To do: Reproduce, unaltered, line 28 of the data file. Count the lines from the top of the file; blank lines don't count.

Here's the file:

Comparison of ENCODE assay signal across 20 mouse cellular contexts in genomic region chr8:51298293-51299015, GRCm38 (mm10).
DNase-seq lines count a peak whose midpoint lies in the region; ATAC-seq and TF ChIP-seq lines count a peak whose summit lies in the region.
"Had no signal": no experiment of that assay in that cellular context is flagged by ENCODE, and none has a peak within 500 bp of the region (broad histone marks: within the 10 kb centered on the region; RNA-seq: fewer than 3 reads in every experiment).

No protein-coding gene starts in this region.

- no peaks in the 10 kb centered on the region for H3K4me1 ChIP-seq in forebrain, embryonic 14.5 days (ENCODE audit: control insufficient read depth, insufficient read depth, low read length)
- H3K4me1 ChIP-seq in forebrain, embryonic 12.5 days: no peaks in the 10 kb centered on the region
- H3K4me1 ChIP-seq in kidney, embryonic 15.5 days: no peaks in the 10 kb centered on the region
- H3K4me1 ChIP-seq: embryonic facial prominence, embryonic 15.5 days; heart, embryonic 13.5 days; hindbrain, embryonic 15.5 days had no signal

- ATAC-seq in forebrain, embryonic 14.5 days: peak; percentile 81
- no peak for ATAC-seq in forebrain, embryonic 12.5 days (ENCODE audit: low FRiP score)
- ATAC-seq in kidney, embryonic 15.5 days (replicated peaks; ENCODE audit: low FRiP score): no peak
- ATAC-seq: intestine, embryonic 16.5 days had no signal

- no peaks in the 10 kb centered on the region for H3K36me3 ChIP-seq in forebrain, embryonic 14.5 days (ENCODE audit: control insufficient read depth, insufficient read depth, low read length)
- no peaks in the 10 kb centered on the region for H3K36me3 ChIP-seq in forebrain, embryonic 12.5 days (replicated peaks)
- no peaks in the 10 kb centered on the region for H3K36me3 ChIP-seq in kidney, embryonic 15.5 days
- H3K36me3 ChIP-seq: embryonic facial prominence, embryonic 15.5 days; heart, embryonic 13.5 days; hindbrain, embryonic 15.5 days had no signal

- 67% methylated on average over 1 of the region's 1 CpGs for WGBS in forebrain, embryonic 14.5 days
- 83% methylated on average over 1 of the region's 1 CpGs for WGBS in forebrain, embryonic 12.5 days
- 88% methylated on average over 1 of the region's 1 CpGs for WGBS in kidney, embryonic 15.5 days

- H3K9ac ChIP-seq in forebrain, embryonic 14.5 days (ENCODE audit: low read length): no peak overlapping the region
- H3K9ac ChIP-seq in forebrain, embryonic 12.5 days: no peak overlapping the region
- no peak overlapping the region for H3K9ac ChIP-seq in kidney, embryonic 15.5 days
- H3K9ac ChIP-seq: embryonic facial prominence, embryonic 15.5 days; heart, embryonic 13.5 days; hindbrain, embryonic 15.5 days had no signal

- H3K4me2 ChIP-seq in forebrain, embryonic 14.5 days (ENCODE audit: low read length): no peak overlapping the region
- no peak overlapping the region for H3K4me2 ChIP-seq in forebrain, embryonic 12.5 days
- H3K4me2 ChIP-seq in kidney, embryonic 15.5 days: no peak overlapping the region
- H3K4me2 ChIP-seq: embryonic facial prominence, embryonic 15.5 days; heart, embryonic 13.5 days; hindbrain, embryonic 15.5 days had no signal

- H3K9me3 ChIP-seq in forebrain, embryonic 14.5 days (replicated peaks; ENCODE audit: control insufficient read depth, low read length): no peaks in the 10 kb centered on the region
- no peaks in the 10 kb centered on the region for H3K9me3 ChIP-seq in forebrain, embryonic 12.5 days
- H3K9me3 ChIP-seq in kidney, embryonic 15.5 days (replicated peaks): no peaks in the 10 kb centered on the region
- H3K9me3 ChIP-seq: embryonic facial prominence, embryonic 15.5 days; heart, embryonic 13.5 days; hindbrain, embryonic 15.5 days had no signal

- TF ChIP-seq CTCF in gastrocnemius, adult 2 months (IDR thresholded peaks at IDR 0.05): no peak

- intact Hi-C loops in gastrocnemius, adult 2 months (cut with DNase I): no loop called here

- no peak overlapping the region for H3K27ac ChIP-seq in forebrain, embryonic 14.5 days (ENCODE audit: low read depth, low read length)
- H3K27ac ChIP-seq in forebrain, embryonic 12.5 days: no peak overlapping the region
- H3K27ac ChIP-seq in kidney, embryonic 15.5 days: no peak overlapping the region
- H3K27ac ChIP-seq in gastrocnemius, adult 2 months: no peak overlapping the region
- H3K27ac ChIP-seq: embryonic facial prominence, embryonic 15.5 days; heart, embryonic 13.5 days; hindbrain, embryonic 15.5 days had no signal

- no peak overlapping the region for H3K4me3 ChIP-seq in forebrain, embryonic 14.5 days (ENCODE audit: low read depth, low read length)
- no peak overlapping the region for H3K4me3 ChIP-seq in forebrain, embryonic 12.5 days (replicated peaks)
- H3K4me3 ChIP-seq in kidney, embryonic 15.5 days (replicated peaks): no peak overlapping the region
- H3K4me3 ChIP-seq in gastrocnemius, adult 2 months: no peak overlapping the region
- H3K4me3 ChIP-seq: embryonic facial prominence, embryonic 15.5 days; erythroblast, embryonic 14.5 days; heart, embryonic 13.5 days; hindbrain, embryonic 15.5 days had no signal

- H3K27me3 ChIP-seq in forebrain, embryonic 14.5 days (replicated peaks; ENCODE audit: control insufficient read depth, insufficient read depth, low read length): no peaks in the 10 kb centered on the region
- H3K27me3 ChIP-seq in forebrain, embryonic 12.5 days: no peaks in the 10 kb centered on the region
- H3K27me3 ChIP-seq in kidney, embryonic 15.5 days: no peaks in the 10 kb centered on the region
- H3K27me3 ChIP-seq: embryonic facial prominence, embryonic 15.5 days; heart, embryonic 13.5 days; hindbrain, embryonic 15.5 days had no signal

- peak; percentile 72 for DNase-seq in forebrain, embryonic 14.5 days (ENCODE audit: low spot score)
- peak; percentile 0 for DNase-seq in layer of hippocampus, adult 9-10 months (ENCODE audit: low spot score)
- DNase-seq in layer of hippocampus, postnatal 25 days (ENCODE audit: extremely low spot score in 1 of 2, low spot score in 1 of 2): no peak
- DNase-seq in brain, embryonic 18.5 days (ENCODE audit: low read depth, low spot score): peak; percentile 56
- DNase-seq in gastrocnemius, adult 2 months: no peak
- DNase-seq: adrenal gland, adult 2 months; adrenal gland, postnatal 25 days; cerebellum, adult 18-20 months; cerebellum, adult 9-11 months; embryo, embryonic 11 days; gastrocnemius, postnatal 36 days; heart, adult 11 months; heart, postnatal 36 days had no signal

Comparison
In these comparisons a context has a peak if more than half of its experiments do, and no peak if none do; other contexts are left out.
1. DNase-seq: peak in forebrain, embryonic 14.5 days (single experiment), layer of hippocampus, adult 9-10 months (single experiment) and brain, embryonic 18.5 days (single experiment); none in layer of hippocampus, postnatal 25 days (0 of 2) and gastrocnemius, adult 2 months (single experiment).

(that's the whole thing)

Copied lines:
- H3K9me3 ChIP-seq in forebrain, embryonic 14.5 days (replicated peaks; ENCODE audit: control insufficient read depth, low read length): no peaks in the 10 kb centered on the region